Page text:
No, her songs are not about trucks.
With half her family in the country music hall of fame, Carlene Carter’s got more to sing about than Fords and Chevys. Many of her relatives set the destiny for country music’s upsurge in pop music by singing bluegrass and country twanged songs about love, substance abuse or religion.
The daughter of country music superstars June Carter (of The Carter Family) and Carl Smith, and stepdaughter to Johnny Cash, Carlene Carter is keeping the family legacy strong—though she admits to playing a little more aggressive than her ancestors. “I’m always going to be kind of a little left-field of the Carter family in some ways, even though I’m completely a Carter,” she tells BTRToday. “I just have a different kind of feel for it.”
Though she’s endured enough turmoil in her life to inspire country songs for centuries to come, she talks with an optimistic and peppy tone. “Keep on smiling no matter what,” she says in a soothing southern accent. When BTRtoday spoke to her on the phone she was enjoying a well-earned day off from the tour before having to get back on the bus for an overnight trip. “I really want my sixties to be my most productive decade, and so far so good,” she adds.
Already this year she’s released the album with Mellencamp and is working on another album, Forever Words, which features an array of different country stars taking the poems of Johnny Cash and turning them into songs. Carter says she’s especially excited about this project. “It’s where country is now,” she says. “It’s very basic but very experimental and fun.”
During her travels, she continues to write music for her own future projects. She fully intends to create a full-length album this year with a one-woman multi-media tour. “I’m a mover, which is getting hard on the old bones I guess,” she laughs sincerely. “It’s so worth it though.”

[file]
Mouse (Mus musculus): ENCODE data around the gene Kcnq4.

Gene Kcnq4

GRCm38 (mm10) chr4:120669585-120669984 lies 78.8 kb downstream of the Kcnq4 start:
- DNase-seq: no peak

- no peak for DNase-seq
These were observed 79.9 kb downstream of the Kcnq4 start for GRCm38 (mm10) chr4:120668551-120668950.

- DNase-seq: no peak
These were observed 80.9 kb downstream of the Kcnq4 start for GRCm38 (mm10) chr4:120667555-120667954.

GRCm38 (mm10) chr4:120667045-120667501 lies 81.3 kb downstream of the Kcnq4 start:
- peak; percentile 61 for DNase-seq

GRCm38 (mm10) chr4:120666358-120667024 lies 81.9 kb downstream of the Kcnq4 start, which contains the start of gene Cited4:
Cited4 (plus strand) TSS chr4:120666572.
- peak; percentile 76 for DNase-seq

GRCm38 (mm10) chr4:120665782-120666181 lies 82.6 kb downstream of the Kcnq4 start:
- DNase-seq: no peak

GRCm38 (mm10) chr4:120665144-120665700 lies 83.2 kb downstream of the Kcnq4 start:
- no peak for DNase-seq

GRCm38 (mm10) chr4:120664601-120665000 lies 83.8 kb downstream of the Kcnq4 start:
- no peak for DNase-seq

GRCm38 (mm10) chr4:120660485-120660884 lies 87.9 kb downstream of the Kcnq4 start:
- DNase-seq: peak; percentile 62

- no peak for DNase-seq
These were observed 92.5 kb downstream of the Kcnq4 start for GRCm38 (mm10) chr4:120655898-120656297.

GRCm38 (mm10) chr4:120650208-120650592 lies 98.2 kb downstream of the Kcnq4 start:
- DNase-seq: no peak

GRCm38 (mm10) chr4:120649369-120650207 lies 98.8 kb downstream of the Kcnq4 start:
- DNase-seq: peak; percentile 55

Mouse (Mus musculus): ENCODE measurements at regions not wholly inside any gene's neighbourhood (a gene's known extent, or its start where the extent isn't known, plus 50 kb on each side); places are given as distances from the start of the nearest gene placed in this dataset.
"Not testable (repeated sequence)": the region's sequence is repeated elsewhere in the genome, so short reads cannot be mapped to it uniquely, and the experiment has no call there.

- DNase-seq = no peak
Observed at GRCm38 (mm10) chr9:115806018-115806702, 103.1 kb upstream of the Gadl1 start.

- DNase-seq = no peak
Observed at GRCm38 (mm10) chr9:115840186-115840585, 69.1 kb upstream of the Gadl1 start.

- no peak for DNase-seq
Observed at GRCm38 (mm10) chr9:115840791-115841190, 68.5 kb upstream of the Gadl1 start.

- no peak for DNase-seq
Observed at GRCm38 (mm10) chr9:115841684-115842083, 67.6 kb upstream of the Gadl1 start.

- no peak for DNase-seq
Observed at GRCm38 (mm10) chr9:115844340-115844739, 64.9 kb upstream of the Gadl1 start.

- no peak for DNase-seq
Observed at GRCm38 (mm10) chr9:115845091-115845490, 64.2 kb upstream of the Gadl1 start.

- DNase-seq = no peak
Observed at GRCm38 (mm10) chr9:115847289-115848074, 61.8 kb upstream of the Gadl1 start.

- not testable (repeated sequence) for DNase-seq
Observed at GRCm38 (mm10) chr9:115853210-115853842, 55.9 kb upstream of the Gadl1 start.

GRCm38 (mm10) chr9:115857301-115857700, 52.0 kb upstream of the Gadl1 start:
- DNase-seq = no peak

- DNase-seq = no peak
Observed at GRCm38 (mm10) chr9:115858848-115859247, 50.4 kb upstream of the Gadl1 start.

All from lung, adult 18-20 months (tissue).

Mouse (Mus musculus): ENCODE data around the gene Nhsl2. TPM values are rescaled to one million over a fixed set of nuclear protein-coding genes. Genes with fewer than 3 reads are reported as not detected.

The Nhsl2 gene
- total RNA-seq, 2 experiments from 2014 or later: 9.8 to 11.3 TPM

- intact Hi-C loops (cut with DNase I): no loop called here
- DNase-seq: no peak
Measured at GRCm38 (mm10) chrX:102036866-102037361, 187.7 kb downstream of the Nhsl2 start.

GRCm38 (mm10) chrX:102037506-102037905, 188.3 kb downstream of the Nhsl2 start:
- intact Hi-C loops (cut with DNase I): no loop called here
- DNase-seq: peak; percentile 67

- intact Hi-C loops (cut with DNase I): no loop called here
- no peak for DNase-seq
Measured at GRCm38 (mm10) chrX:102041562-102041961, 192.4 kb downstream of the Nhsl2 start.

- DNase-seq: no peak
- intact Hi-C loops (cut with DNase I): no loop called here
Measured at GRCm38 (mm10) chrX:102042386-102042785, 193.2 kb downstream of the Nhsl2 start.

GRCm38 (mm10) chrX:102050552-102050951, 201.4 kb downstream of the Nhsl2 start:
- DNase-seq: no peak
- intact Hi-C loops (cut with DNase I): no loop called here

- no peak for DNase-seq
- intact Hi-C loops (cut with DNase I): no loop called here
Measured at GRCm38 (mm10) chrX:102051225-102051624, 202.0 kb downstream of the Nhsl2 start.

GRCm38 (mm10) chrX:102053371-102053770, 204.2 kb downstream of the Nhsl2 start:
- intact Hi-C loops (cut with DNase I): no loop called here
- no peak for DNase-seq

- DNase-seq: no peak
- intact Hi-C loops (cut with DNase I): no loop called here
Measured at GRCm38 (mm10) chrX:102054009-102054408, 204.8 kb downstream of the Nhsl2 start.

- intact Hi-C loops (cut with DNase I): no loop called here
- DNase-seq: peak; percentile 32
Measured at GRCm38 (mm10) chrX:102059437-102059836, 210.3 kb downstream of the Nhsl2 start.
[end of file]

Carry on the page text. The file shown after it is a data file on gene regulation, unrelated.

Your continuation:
Being the busy woman she is, it took a month of rescheduling and reorganizing to get Carter to take a break and chat with us. Below we discuss Carter’s childhood upbringing in the heart of country music, her life struggles, writing music and the “new” Nashville.
She advises anyone writing music to always stay true to your heart and to not follow any rules.
BTRtoday (BTR): What are you working on?
Carlene Carter (CC): Mainly, I’ve been working my little tail off promoting the record and playing shows. I’m finding myself being very active throughout the whole night of this tour with John Mellencamp.
I love touring. That’s the whole process of writing a song and then recording it and then being able to go out and play it live for people. It’s the whole package for me. I could do without quite as many miles as I’ve got on my body, but that’s part of the deal. [Laughs]